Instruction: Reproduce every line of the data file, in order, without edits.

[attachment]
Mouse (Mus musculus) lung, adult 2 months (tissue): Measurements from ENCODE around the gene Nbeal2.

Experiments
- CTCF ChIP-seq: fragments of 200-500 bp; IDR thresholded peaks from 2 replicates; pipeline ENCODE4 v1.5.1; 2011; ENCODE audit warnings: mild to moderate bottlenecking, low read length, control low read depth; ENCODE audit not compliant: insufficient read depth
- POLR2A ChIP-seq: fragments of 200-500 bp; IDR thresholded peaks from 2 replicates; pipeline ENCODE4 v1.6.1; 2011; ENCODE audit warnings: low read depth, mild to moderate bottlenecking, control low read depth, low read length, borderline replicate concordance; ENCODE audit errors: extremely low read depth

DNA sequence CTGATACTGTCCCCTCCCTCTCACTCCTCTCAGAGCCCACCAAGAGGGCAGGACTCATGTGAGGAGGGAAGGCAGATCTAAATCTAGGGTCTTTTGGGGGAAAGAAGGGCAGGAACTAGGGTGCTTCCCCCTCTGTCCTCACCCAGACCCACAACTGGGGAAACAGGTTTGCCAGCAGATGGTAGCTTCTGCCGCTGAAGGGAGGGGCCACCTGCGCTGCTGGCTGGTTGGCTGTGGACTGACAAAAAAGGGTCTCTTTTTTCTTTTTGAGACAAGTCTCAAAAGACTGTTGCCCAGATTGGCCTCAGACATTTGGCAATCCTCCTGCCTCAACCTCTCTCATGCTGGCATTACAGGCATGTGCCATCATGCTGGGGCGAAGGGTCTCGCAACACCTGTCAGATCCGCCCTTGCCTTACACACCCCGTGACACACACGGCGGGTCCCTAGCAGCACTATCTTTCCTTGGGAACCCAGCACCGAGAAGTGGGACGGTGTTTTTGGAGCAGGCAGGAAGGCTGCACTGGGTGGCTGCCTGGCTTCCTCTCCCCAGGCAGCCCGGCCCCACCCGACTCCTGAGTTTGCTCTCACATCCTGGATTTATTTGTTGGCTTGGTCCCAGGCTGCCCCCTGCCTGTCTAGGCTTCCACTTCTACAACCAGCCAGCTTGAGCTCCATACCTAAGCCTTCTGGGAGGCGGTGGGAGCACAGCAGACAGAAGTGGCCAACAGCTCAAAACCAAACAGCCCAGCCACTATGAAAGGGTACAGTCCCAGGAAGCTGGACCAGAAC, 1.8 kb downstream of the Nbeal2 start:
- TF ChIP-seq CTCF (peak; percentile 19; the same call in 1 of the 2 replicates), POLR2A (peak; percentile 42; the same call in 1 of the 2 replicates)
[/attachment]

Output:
Mouse (Mus musculus) lung, adult 2 months (tissue): Measurements from ENCODE around the gene Nbeal2.

Experiments
- CTCF ChIP-seq: fragments of 200-500 bp; IDR thresholded peaks from 2 replicates; pipeline ENCODE4 v1.5.1; 2011; ENCODE audit warnings: mild to moderate bottlenecking, low read length, control low read depth; ENCODE audit not compliant: insufficient read depth
- POLR2A ChIP-seq: fragments of 200-500 bp; IDR thresholded peaks from 2 replicates; pipeline ENCODE4 v1.6.1; 2011; ENCODE audit warnings: low read depth, mild to moderate bottlenecking, control low read depth, low read length, borderline replicate concordance; ENCODE audit errors: extremely low read depth

DNA sequence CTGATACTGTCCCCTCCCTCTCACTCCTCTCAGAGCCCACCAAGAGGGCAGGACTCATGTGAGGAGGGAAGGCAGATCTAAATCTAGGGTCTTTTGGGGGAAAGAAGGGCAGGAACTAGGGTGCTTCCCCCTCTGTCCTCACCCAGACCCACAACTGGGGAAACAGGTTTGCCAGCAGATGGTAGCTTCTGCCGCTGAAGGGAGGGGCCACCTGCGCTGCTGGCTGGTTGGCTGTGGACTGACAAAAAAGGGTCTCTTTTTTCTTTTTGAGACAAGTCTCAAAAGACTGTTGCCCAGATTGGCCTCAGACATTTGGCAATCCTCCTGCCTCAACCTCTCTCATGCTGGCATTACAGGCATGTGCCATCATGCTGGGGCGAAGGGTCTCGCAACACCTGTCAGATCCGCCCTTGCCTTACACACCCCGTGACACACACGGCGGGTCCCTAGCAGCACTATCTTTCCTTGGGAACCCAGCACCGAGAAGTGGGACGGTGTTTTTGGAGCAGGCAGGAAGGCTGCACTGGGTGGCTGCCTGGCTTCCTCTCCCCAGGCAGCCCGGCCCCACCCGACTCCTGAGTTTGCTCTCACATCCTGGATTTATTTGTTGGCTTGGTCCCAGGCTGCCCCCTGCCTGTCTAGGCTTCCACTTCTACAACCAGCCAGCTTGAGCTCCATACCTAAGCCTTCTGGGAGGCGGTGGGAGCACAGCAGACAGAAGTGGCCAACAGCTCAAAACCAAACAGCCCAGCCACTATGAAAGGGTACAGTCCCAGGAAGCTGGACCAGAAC, 1.8 kb downstream of the Nbeal2 start:
- TF ChIP-seq CTCF (peak; percentile 19; the same call in 1 of the 2 replicates), POLR2A (peak; percentile 42; the same call in 1 of the 2 replicates)